Sex Roles

, Volume 57, Issue 5, pp 317–327

The UCLA Body Project I: Gender and Ethnic Differences in Self-Objectification and Body Satisfaction Among 2,206 Undergraduates

  • David A. Frederick
  • Gordon B. Forbes
  • Kristina E. Grigorian
  • Johanna M. Jarcho
Original Article

DOI: 10.1007/s11199-007-9251-z

Cite this article as:
Frederick, D.A., Forbes, G.B., Grigorian, K.E. et al. Sex Roles (2007) 57: 317. doi:10.1007/s11199-007-9251-z

Abstract

This study examined whether objectification theory is useful for understanding gender, body mass, and ethnic differences in body satisfaction among 2,206 US undergraduates who completed a body image survey. Women reported lower body satisfaction than men (d = .37) and this was true across the majority of the BMI continuum. Very slender men, however, were less satisfied than very slender women who approached the female thin-ideal. Differences in body satisfaction among White, Asian, and Hispanic participants were small to moderate (ds = .18 to .45). Consistent with the prediction that self-objectification has particularly negative effects on women who deviate from the slender White ideal, the association between body dissatisfaction and appearance surveillance was strongest for heavier and minority women.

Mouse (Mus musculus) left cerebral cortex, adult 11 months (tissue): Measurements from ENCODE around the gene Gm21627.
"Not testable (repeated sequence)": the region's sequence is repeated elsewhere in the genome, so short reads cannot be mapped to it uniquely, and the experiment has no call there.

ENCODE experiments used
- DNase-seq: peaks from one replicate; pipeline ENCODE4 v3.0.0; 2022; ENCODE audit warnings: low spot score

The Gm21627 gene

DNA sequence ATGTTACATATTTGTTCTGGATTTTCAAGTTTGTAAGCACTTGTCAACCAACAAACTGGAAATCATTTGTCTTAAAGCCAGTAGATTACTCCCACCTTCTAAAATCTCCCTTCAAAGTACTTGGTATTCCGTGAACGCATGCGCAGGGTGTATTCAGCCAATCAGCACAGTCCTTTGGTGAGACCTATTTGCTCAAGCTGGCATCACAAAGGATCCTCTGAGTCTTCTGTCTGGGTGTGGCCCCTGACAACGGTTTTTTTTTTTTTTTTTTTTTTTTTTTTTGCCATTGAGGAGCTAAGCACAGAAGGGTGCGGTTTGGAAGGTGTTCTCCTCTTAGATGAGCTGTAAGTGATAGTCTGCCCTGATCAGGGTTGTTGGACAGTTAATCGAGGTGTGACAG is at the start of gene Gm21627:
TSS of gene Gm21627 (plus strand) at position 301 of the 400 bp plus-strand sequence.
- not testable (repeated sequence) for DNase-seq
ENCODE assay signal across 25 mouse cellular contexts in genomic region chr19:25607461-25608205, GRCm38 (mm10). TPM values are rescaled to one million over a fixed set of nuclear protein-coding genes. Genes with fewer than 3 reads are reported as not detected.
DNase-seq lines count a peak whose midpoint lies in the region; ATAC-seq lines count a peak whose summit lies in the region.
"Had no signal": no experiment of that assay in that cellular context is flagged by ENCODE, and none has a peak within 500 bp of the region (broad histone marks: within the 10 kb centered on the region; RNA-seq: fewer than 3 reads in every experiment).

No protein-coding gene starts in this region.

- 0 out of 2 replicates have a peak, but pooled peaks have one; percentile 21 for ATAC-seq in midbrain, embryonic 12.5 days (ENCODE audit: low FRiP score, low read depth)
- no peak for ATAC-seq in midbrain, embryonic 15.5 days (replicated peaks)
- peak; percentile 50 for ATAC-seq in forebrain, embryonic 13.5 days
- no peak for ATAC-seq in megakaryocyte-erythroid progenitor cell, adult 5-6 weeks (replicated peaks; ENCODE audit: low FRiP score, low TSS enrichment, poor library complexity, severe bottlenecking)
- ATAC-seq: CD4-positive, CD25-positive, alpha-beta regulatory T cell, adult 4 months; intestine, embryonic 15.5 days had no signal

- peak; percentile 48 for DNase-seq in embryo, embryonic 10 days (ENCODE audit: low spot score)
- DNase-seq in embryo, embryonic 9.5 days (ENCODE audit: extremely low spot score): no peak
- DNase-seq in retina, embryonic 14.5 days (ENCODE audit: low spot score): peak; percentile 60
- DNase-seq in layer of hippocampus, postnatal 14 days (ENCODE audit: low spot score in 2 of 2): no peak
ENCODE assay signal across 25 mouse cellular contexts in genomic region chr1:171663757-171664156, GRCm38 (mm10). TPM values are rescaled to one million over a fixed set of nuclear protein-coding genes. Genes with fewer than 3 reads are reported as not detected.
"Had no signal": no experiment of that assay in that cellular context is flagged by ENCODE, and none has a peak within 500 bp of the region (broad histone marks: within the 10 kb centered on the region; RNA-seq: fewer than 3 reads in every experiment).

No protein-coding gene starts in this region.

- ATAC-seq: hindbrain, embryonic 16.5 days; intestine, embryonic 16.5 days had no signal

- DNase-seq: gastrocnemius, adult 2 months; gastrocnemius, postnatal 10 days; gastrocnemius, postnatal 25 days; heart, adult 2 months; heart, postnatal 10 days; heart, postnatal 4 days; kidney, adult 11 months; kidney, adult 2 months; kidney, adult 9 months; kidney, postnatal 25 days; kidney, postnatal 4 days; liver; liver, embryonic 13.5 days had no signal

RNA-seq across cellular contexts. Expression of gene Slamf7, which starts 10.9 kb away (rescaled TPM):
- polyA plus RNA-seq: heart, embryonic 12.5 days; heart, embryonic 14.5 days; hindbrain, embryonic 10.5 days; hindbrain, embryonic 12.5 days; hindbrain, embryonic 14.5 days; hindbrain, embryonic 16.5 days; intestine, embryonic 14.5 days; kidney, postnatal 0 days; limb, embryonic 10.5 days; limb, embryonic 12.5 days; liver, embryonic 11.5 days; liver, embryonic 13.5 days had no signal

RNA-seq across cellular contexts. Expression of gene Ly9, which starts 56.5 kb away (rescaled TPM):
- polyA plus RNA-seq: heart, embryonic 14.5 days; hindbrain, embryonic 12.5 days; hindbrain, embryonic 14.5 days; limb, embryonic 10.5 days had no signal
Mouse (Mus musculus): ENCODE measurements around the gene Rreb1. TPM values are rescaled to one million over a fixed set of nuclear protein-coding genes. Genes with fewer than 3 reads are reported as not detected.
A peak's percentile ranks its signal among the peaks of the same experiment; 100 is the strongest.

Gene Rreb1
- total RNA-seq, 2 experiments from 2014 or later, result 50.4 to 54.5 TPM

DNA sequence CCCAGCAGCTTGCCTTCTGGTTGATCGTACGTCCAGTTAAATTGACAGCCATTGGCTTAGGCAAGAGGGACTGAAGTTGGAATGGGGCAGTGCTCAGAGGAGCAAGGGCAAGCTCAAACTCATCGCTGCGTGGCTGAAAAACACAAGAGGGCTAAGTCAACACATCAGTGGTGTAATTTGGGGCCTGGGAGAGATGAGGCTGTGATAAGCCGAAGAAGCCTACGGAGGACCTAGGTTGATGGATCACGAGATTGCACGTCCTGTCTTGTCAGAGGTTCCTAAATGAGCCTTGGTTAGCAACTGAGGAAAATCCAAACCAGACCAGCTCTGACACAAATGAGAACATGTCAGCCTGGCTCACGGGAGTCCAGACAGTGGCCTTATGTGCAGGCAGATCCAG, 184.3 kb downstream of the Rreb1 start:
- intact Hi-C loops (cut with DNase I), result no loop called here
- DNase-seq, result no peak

Keywords

Body image Ethnicity Objectification 

Copyright information

© Springer Science+Business Media, LLC 2007

Authors and Affiliations

  • David A. Frederick
    • 1
    • 3
    • 4
  • Gordon B. Forbes
    • 2
  • Kristina E. Grigorian
    • 1
  • Johanna M. Jarcho
    • 1
  1. 1.Department of PsychologyUniversity of CaliforniaLos AngelesUSA
  2. 2.Department of Behavioral SciencesMillikin UniversityDecaturUSA
  3. 3.FPR-UCLA Center for Culture, Brain, and DevelopmentLos AngelesUSA
  4. 4.UCLA Center for Behavior, Evolution, and CultureLos AngelesUSA